If you’re like me who loves bitter gourd for its health benefits but hate the taste, well here’s a recipe that will turn you around. This stuffed bitter gourd recipe will make you think twice if it’s the same icky yucky gourd you’ve hated all your life. And the best part- it’s vegan, nutritious and no deep frying.
Stuffed Bitter Gourd Recipe That Won’t Taste Bitter At All
I’ll be honest: I have hated bitter gourd all my life. This has been a favorite meal accompaniment at my home and I could never understand why everybody loved it. I took a leap of faith once, and tasted the famed bitter gourd-bottle gourd juice touted as a weight loss drink and I hated it. Ever since then I had an undeclared animosity with the green vegetable, up until last weekend, when I accidentally tasted the stuffed bitter gourd my mother-in-law made. And it wasn’t anything like the disgusting bitter gourd juice I once tasted. In fact, it didn’t even taste like a bitter melon.
Bitter gourd is famed for the amazing health benefits it offers. A study published by the Journal of Ethnopharmacology concluded that bitter gourd did reduce fructosamine levels in Type 2 diabetes patients. In the Indian culture, it has long been considered for its medicinal properties. Some of the nutritional benefits of bitter gourd are:
- Antioxidants like flavonoids and phenols;
- Vitamins- A, B-1, B-2, B-3, B-9, C, and E;
- Minerals- iron, calcium, magnesium, potassium, zinc, and phosphorus.
If these reasons have convinced you enough to consider incorporating the vegetable into your vegan diet plan, here’s the recipe to delicious stuffed bitter gourds. This is also excellent for your meal prep plan, as it can be easily stored in refrigerator, for more than a week, without changing its taste.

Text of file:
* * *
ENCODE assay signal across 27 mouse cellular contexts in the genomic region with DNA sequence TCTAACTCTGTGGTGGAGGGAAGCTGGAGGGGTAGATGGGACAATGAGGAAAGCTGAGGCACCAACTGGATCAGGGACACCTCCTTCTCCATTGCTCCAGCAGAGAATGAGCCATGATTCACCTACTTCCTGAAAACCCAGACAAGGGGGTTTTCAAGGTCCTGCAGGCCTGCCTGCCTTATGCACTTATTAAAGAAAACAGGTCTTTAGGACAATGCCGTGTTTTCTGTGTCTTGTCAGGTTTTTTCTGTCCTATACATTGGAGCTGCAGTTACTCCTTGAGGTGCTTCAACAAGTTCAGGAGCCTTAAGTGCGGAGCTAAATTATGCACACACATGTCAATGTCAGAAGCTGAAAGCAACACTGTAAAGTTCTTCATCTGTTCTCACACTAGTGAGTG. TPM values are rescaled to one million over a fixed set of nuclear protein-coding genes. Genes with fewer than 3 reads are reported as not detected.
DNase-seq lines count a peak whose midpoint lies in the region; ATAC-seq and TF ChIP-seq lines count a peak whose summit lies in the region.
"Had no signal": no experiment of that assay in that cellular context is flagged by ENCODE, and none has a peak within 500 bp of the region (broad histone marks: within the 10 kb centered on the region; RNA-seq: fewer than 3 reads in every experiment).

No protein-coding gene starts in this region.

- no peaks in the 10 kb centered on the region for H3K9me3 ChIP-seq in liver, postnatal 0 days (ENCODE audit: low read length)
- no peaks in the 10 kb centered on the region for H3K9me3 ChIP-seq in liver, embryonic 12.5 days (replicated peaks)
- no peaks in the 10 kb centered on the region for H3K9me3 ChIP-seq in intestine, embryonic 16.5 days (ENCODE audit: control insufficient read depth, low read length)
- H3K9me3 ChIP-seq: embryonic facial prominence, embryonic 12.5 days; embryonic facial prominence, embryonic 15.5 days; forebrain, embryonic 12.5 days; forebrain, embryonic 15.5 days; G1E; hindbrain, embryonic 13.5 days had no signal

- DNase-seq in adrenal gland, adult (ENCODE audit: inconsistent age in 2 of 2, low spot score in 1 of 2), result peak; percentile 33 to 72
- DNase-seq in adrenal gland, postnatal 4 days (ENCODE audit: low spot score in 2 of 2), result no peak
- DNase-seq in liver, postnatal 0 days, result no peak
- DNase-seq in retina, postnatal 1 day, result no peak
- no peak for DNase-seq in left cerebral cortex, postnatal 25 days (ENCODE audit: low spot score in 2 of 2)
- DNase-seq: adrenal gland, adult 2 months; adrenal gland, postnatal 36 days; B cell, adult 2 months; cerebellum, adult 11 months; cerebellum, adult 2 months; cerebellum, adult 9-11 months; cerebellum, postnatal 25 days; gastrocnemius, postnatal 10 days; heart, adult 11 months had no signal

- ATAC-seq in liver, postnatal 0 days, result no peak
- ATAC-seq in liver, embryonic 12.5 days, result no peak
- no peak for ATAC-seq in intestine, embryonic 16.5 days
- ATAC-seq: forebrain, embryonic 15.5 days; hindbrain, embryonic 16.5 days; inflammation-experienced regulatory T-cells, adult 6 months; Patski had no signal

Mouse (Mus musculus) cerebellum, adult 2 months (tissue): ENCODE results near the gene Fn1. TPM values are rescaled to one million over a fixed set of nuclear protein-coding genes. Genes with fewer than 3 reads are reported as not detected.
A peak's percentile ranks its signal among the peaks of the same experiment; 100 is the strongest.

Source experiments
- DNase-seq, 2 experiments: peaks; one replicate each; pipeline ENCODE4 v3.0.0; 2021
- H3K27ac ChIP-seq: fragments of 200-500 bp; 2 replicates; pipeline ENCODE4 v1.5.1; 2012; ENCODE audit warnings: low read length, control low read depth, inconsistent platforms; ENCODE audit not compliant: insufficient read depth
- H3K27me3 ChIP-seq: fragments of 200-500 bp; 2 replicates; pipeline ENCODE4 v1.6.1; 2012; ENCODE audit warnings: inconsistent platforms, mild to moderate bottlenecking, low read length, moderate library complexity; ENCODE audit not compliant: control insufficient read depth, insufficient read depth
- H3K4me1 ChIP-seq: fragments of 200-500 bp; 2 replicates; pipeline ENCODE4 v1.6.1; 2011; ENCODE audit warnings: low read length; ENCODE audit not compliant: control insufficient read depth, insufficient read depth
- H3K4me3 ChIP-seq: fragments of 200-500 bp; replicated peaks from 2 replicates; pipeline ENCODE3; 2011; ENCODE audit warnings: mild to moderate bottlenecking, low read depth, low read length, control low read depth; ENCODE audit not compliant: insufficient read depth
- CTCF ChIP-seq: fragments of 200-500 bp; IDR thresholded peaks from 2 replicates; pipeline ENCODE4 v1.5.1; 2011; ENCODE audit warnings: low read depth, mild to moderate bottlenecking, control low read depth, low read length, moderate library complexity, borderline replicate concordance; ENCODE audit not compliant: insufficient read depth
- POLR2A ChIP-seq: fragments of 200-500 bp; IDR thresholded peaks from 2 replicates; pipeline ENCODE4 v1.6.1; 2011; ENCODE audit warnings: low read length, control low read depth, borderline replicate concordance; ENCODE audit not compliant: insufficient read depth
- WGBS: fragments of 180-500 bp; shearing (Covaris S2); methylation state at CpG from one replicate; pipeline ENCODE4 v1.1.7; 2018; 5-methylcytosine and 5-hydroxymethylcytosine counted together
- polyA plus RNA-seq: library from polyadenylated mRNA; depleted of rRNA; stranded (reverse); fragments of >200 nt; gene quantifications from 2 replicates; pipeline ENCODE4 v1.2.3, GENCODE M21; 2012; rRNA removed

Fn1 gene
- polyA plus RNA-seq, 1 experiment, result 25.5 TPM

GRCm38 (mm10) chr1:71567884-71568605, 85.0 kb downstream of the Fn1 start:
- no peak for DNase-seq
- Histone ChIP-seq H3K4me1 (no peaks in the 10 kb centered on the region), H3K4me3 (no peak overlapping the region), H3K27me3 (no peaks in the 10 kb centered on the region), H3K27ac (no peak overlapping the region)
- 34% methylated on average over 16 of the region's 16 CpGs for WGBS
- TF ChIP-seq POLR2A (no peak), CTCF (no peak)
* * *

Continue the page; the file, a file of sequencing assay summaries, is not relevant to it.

Rinse, peel and de-seed the bitter gourd a night before. Rub salt into it and leave overnight. This takes away the bitter taste of the vegetable effectively and you can rinse it again next morning before cooking.
- 4-5 bitter gourds- rinsed, peeled and rubbed in salt overnight
- Finely chopped medium sized onions- 2
- Asafoetida (optional)- one pinch
- Salt- as per taste
- Turmeric powder- 1/2 teaspoon
- Red chili powder- 1 teaspoon (you can adjust as per your spiciness preference)
- Fennel powder- 1/2 teaspoon
- Roasted cumin powder- 1/2 teaspoon
- Dry mango powder- 1 teaspoon (if you do not have mango powder substitute it with 1 teaspoon lemon juice)
- Freshly chopped cilantro leaves
- 2 tablespoon vegetable oil to cook
If you can lay hands on garam masala powder at any grocery store, it could enhance the taste of the dish further. Use 1/4 teaspoon while sauteing the onions.
- Rinse the bitter gourd and make vertical cuts on each without separating them apart. Both the ends should be joined together to create a pocket like space which will be stuffed in with onion and spice mix later. Keep slit gourds aside.
- Take a deep woke and heat oil in it. Add asafoetida and onions. Saute for a minute and add salt, turmeric, red chili powder, fennel powder, cumin powder and dry mango powder. Cook till the onions turn light brown.
- Let the onion-spice mix cool a bit. With the help of a spoon, fill in the onion mix in each slit gourd we kept aside in step 1. To prevent the stuffing from spilling out while cooking, tie a cotton thread around the gourds as shown in picture. The thread can be discarded before eating. Save the left over onion-spice mix.
- Heat oil in the same wok and gently place each stuffed gourd in it. Add the left over onion-spice mix to it.
- Cook covered over low flame for several minutes. Gently flip the gourds in between to ensure they cook evenly.
- You’re done cooking when the gourd turns brown and its skin softens up.
- Remove from heat and garnish with fresh cilantro leaves. Best served with a hot bowl of lentil soup and rice.
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